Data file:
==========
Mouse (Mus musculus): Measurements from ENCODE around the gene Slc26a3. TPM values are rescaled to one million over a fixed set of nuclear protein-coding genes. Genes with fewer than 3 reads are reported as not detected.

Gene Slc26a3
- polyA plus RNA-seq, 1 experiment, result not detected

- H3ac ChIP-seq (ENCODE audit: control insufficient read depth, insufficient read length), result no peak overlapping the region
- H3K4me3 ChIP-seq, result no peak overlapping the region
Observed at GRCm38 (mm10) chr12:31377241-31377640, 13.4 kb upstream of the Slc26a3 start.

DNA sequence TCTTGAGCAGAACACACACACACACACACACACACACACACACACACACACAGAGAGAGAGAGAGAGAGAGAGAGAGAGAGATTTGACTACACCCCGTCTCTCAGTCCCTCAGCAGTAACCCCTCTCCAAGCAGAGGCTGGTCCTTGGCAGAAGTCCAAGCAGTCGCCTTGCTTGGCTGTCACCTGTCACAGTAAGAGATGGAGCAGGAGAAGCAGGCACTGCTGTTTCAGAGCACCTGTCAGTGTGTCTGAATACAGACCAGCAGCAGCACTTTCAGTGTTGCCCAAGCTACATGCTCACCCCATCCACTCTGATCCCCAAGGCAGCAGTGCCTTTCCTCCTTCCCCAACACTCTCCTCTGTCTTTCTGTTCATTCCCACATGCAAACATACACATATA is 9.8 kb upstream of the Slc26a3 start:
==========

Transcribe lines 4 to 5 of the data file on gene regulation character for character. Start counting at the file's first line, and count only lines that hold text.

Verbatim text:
- H3ac ChIP-seq (ENCODE audit: control insufficient read depth, insufficient read length), result no peak overlapping the region
- H3K4me3 ChIP-seq, result no peak overlapping the region